Why would some countries protect Genocide fugitives?

Editor, It is really saddening that some countries are still unwilling to apprehend Genocide suspects living on their territories, even after the Government and the International criminal Tribunal for Rwanda (ICTR) produced enough evidence implicating these suspects in the 1994 Genocide against Tutsi.

Editor,

It is really saddening that some countries are still unwilling to apprehend Genocide suspects living on their territories, even after the Government and the International criminal Tribunal for Rwanda (ICTR) produced enough evidence implicating these suspects in the 1994 Genocide against Tutsi.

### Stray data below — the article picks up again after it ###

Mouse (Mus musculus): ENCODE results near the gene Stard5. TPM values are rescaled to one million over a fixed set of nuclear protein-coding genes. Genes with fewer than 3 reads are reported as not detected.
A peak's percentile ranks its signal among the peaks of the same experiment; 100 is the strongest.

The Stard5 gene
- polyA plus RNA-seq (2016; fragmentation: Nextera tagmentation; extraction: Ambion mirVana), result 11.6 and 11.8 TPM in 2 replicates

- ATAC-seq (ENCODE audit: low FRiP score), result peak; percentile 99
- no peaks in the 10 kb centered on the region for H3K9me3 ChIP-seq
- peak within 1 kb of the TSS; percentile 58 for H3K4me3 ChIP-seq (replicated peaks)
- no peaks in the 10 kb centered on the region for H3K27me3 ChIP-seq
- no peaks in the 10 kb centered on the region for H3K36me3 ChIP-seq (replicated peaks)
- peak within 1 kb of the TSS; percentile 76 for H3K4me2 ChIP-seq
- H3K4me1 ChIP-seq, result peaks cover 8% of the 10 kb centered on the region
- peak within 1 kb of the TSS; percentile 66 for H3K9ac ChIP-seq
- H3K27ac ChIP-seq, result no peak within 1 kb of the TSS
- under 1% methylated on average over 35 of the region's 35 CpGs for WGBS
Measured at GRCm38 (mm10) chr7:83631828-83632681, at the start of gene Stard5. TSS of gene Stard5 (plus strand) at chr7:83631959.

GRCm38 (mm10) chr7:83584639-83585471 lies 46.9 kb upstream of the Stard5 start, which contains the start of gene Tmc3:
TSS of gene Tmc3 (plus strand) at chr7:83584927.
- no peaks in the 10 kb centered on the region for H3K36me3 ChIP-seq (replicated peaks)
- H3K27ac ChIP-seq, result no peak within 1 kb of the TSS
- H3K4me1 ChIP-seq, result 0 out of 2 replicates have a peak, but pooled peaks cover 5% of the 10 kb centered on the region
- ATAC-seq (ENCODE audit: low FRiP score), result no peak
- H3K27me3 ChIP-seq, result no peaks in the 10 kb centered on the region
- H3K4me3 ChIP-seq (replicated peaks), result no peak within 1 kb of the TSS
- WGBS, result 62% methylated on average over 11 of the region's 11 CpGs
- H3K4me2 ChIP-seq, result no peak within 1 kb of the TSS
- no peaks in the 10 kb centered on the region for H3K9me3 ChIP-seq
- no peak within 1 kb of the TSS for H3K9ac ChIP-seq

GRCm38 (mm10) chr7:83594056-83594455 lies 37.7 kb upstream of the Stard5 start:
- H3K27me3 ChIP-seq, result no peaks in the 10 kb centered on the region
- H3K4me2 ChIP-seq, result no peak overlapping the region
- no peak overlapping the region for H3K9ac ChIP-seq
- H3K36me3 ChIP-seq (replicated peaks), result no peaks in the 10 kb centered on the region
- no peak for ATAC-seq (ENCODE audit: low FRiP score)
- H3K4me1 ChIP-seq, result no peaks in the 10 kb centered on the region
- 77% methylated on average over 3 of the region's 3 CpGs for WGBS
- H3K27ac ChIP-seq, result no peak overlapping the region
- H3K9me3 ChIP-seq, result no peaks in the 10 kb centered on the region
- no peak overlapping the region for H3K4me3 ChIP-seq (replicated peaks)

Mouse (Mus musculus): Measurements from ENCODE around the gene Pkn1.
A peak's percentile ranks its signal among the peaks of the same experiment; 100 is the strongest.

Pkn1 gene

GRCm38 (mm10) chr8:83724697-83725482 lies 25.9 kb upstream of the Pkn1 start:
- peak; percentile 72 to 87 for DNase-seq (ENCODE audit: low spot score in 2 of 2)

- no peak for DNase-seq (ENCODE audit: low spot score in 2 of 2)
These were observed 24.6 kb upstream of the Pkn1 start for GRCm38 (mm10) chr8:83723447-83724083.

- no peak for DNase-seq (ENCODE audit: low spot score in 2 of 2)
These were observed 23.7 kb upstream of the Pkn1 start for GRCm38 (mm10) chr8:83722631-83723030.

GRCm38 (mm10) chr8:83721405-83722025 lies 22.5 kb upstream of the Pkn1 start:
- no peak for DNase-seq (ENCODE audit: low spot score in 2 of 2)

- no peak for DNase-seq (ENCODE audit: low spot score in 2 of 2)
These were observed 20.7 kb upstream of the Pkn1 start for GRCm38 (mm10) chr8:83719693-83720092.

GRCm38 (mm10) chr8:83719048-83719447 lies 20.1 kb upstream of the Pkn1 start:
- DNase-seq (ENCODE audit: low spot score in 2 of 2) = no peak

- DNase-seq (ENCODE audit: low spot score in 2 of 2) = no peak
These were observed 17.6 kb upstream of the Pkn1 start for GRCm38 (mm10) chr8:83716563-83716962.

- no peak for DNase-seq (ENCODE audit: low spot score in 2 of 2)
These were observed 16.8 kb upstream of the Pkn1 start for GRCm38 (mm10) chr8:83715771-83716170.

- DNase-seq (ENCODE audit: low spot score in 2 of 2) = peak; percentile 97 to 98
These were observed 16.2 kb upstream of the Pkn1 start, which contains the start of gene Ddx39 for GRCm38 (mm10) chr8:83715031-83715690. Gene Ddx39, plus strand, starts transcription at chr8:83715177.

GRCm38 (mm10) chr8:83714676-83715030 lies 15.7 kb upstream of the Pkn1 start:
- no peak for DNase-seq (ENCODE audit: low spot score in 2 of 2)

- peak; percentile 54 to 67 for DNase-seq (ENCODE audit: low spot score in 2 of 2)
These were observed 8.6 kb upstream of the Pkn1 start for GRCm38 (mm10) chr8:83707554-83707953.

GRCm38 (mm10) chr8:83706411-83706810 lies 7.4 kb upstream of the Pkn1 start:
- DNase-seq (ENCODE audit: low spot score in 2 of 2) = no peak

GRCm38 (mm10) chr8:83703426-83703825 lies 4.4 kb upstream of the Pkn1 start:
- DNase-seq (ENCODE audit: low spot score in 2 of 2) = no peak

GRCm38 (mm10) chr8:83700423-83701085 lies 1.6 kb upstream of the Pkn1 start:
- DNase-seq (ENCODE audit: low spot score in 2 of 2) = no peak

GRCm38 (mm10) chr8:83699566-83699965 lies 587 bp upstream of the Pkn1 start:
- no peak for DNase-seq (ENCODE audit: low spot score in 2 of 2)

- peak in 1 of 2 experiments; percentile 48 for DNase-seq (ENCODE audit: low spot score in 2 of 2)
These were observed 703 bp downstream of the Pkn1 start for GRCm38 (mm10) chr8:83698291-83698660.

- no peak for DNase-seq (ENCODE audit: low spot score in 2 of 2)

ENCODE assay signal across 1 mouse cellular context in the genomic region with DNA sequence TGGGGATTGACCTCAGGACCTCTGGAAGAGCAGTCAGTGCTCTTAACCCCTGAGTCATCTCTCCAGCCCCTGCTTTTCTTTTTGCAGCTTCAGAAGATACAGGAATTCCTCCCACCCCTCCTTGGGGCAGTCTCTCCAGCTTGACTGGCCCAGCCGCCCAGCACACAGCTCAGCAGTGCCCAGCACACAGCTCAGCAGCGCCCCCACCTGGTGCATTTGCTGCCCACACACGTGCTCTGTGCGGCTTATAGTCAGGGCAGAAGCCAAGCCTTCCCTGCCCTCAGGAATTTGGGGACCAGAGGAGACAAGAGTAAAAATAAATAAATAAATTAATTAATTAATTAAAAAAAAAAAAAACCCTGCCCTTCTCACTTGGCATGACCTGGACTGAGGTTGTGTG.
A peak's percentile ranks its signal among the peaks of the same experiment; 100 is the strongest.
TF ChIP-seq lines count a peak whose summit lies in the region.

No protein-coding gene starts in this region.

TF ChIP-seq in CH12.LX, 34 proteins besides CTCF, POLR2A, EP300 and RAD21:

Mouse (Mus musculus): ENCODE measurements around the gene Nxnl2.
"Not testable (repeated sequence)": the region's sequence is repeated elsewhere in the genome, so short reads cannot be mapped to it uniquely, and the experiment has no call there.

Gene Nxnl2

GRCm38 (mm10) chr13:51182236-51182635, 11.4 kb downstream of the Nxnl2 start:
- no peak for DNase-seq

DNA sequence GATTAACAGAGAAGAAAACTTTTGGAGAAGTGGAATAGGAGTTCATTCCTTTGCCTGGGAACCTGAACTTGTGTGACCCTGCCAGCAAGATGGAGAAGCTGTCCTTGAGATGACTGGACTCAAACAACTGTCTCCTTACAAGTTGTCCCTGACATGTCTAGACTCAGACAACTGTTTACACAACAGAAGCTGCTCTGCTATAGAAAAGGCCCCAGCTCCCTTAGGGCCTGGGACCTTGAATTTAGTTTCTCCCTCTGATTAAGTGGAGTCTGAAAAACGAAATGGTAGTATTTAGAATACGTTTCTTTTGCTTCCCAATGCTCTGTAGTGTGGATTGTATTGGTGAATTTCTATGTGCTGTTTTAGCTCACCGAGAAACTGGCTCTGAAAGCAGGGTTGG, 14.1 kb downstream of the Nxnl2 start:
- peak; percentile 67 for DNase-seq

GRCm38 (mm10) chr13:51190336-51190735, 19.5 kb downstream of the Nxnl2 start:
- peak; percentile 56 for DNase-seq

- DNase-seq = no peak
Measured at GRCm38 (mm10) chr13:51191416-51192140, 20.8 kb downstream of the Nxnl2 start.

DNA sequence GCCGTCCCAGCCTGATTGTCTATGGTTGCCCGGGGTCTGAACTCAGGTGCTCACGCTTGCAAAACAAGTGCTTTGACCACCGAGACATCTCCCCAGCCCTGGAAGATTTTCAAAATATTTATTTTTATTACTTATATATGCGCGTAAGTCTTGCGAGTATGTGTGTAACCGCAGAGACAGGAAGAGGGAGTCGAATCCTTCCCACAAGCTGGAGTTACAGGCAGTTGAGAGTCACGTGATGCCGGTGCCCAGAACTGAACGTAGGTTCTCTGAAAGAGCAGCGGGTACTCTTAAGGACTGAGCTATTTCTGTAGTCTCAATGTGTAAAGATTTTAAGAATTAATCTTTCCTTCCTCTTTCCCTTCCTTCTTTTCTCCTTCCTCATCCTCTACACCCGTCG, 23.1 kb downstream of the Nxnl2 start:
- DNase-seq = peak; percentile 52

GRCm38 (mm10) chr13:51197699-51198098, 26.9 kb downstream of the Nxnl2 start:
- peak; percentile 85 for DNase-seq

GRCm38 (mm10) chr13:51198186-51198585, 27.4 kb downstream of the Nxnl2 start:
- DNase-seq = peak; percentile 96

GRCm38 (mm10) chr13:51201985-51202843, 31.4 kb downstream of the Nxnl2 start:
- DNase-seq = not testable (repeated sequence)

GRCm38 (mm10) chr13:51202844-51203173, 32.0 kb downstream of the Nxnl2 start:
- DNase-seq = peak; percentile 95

I was shocked when news filtered through that the Chief Prosecutor of the ICTR, Hassan Bubacar Jallow, had complained to the UN Security Council, last week, that the tribunal encountered difficulties while tracking Protais Mpiranya, a top Genocide fugitive believed to be hiding in Zimbabwe.

African countries share similar problems and it would be ironic to protect criminals, who will devour the children of the host countries the next day.

Though some countries have cooperated in arresting suspects and handed them over to the tribunal, others have continued to frustrate Rwanda and ICTR by doing the exact opposite.

I, therefore, appeal to all countries to cooperate and apprehend all remaining fugitives by arresting these suspects and transfering them to Rwanda or ICTR they will have contributed towards ending the culture of impunity inthe whole world.

There is no reason why countries like Zimbabwe should refuse to seize Mpiranya, who was the commander of the notorious Presidential Guard during the Genocide.  Let us give our full support to the ICTR.

Ruth Mukasine
Nyamata